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<elderK> pjb: I appreciate you trying to help but code dumps like that in IRC are not all that helpful.
<White_Flame> elderK: the way I normally state it is that macros take source code and return source code. If your macro foo is called as (foo a b (bar baz)), it gets the _source code_ forms A, B, (BAR BAZ). Any values associated to those probably don't exist, unless you're very particular in your build to assure some (usually global) values exist at compile-time
<makomo> elderK: but yes, hopefully the error would be caught somewhere (either in the expansion (at run-time when the code is run) or the macro itself would catch it by doing some analysis)
<pjb> (defmacro let. ((&rest bindings) &body declarations-and-body) `((lambda ,@(mapcar (lambda (x) (if (listp x) (first x) x)) bindings) ,@declarations-and-body) ,@(mapcar (lambda (x) (if (listp x) (second x) nil)) bindings))) (macroexpand-1 '(let. ((a 1) (b 2)) (+ a b))) #| --> ((lambda a b (+ a b)) 1 2) ; t |#
<makomo> elderK: in the end, whether or not a macro argument is evaluated depends on the expansion produced. if the expansion evaluates an expression that was bound to a macro argument ARG, we say that the macro evaluates ARG
<pjb> elderK: Sorry, I don't see the difference between 300 characters of english and 300 characters of lisp.
<elderK> Okay, I think I understand now. Thank you for answering my question :)
<elderK> pjb: It's less the code that is the problem, tbh. It's more than in IRC, it's all squished into one or two lines and I'd need to copy it out, format it, so that I could understand it. The more code there is, the more I need to do that.
<elderK> :) Still early days, you understand.
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<pjb> Oh, I see, it's because you don't use emacs.
<makomo> elderK: but saying that "the macro evaluates ARG" is technically incorrect, as it's not the macro that evaluates it (at macroexpansion time), it's the expansion that it produces
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<makomo> but evaluating at macroexpansion-time is so rare that we take that sentence to mean the conventional thing that everyone just described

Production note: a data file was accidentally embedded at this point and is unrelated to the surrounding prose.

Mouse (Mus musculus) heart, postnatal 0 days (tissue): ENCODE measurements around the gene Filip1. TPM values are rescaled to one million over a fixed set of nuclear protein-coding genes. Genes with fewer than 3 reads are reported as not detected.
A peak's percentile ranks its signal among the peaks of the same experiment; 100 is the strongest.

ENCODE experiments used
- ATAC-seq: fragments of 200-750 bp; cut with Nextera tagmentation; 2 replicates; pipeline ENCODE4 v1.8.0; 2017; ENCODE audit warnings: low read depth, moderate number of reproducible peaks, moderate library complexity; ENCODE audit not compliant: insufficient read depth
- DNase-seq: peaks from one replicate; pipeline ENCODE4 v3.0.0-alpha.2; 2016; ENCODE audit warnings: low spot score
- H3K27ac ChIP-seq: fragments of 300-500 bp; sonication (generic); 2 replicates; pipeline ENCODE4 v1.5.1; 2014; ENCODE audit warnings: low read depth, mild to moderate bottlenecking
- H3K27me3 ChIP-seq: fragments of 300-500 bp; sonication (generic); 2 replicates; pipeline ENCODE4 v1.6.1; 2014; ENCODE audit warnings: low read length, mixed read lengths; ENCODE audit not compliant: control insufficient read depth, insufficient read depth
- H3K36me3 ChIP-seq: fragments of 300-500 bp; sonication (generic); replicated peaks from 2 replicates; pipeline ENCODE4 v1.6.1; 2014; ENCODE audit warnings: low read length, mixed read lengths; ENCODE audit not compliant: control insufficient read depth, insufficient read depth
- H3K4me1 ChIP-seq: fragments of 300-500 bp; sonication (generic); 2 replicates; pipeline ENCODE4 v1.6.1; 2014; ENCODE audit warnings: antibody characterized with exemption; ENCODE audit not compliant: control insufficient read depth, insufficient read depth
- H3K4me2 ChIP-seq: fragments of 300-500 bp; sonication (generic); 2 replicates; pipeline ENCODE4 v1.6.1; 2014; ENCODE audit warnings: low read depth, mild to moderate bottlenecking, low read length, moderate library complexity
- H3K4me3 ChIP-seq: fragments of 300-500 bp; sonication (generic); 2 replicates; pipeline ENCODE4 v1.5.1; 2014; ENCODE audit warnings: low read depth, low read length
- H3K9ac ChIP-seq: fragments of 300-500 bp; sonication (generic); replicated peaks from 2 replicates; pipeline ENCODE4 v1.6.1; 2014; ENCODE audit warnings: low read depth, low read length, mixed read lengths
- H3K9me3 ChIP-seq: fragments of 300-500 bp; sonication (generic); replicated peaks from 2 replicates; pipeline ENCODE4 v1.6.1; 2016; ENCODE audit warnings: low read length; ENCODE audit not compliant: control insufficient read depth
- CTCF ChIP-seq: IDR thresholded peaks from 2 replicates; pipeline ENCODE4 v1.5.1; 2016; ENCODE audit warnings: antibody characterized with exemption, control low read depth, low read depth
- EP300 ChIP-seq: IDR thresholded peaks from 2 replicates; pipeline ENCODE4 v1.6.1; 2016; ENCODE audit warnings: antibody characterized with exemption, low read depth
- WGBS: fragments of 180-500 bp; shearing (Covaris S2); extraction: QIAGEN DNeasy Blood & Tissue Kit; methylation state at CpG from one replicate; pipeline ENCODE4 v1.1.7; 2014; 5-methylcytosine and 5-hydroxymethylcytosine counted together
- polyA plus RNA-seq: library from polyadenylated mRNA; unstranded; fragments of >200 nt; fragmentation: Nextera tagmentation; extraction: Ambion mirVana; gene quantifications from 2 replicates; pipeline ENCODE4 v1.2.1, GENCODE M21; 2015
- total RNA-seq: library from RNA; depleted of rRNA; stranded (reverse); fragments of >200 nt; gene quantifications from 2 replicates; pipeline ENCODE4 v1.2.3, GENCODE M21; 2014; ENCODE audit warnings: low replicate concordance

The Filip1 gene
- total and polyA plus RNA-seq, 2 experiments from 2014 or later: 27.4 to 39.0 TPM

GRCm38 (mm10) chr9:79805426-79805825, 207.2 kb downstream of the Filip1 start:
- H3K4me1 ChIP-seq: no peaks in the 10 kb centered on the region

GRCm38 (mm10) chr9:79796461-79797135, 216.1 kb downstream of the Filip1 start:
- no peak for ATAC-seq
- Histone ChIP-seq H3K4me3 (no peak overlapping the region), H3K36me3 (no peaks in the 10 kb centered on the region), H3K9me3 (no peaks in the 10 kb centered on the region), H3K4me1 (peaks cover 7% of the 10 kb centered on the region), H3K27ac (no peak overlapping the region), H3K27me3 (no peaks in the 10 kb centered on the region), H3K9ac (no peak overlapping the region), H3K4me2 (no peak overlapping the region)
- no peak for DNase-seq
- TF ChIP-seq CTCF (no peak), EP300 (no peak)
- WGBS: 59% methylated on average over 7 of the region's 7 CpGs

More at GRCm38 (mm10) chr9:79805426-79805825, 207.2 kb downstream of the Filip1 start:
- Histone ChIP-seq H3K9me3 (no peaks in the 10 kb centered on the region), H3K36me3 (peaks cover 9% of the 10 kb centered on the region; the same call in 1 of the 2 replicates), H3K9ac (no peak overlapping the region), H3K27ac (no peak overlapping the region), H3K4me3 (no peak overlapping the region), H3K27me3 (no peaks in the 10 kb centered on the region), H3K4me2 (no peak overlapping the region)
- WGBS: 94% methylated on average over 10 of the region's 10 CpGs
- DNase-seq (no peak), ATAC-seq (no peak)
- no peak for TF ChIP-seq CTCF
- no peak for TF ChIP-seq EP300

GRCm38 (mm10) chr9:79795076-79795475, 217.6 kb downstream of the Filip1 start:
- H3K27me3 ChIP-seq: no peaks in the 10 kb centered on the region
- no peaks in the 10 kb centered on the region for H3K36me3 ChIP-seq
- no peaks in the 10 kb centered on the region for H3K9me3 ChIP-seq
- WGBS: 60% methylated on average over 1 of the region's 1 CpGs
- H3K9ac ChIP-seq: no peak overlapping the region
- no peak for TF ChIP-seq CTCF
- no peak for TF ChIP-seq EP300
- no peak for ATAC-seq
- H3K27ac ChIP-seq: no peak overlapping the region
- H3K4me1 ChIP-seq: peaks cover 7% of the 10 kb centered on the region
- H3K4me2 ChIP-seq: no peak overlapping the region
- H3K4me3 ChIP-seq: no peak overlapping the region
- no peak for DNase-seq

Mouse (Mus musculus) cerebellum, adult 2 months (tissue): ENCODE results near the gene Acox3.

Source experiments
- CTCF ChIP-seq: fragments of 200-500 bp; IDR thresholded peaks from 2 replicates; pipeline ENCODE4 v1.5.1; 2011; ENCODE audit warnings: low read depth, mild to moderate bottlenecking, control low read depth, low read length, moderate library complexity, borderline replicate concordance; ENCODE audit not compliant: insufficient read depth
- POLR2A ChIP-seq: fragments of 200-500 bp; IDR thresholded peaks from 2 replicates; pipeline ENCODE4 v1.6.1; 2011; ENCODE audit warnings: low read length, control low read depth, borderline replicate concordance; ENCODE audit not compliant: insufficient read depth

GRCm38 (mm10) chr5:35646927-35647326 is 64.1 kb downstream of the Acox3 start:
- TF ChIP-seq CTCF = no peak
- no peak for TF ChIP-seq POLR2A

<pjb> emacs matches the parentheses so you don't have to copy and paste and indent in general. it's enough to move the cursor over the parentheses. emacs shows the structure autoamtically.
<elderK> pjb: No, I don't use Emacs as my IRC client.
<pjb> yes, this is the problem.
<pjb> ;-)
<elderK> :|
<elderK> makomo: Thank you. And aye, I should be clearer. White_Flame, that's how I see macros too.
<pjb> elderK: but don't you already have a command that does that automatically? I thought vim was scritable too.
<elderK> It would be interesting to see how defstruct is implemented.
<White_Flame> M-. will take you there
<Bike> it's probably going to be hard to understand, though
<White_Flame> (as long as you have slime set up to see your implementation's source code)
<elderK> pjb: Vim handles paren matching, etc, etc. But code in IRC still requires me to copy the stuff out of IRC, into Vim, then I have to do whatever to format it.
<makomo> elderK: if you want to document that something actually gets evaluated at macroexpansion-time, then you would say "evaluates ARG at macroexpansion-time" (instead of just "evaluates ARG")
<pjb> elderK: see for example: com.informatimago.common-lisp.cesarum.utility:define-structure-class
<elderK> God damn that's a huge name.
<elderK> :P
<elderK> What is your nickname for that? :P
<pjb> It takes the same argument as defstruct, but expands to a defclass.
<pjb> define-structure-class.
<makomo> pjb: that's neat
<elderK> No, I mean the package.
<pjb> I use my packages.
<elderK> Yes, of course. But I mean, you have to (:use ...) that package.
<elderK> Do you literally type that huge name? Or do you have a nickname for it?
<pjb> and then (define-structure-class point x y)
<elderK> Okay. So, to answer my question: No, I don't use package nicknames fo rit.
<elderK> :P
<pjb> elderK: Since most of my code is written in libraries, it cannot use package nicknames.
<elderK> Fair enough
<pjb> only the end user can define package nicknames.
<pjb> short ones I mean.
<elderK> Makes sense.
<elderK> I've seen a few issues around where package nicknames collided.
<elderK> binary-type's bt with bordeaux-threads bt
<elderK> For instance
<pjb> LOL
<pjb> post an issue in both.
<elderK> They're already aware of it :)
<elderK> At least it's in the github issue list for binary-types
<equwal> morning
<elderK> I kind of want to reimplement binary-types as a learning exercise. I'd like to see if I can do it cleaner.
<elderK> Particularly those complex macros.
<equwal> Does fare-quasiquote work in sbcl?
<elderK> Which raises another question: Macro expansion is recursive, right? Like, if a macro's expansion has another macro in it, that macro will be expanded and do on until it's entirely expanded?